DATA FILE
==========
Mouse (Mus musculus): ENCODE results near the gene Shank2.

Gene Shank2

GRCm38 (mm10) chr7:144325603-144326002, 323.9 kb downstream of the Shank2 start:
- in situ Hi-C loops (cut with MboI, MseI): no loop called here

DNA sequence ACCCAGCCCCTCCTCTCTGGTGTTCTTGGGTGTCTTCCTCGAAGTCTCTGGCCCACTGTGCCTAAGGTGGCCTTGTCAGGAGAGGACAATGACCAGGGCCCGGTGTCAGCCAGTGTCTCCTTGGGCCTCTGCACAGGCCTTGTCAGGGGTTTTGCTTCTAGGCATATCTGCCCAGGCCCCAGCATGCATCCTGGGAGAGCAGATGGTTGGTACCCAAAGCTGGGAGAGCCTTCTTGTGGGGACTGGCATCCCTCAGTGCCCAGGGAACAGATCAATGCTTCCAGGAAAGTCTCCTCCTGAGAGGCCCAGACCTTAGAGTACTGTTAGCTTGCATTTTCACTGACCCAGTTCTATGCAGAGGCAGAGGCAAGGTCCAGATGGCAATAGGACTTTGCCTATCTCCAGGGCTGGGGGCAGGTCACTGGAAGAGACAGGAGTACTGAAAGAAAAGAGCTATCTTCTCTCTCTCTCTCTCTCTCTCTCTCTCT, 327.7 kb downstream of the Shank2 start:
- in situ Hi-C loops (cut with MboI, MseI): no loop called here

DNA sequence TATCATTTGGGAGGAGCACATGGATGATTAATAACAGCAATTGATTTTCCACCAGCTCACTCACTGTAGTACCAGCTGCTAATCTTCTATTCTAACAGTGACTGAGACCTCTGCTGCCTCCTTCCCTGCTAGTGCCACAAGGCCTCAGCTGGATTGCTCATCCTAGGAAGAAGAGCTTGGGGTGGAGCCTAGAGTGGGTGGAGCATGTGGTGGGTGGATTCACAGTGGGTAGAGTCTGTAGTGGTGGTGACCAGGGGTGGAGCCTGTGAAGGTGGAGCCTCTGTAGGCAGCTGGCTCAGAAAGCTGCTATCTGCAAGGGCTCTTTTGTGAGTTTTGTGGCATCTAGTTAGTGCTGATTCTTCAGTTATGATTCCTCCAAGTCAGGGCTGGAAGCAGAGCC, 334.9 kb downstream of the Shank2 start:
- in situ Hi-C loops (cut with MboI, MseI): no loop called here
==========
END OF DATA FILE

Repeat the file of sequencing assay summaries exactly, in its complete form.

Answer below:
Mouse (Mus musculus): ENCODE results near the gene Shank2.

Gene Shank2

GRCm38 (mm10) chr7:144325603-144326002, 323.9 kb downstream of the Shank2 start:
- in situ Hi-C loops (cut with MboI, MseI): no loop called here

DNA sequence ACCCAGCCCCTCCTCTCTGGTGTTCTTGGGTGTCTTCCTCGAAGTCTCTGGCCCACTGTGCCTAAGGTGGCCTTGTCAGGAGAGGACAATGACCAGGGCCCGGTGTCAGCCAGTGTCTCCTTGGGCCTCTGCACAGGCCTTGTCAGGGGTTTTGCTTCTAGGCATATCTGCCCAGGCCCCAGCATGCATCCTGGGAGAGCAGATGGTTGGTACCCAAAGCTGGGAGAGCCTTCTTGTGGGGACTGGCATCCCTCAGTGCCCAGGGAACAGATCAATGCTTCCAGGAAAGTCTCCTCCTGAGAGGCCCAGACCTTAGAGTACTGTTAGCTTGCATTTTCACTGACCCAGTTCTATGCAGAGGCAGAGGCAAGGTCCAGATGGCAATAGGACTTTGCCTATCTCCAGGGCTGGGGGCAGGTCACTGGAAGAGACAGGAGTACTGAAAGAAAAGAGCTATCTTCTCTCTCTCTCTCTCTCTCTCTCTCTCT, 327.7 kb downstream of the Shank2 start:
- in situ Hi-C loops (cut with MboI, MseI): no loop called here

DNA sequence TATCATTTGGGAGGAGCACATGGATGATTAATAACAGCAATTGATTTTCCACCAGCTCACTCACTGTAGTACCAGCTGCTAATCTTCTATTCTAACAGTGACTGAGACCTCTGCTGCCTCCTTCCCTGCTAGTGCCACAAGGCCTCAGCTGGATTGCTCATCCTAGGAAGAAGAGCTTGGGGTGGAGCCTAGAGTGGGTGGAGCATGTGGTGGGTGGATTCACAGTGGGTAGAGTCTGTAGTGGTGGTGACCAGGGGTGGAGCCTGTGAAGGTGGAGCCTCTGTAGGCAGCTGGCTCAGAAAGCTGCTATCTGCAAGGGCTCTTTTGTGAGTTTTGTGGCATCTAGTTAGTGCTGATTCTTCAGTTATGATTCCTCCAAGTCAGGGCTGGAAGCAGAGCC, 334.9 kb downstream of the Shank2 start:
- in situ Hi-C loops (cut with MboI, MseI): no loop called here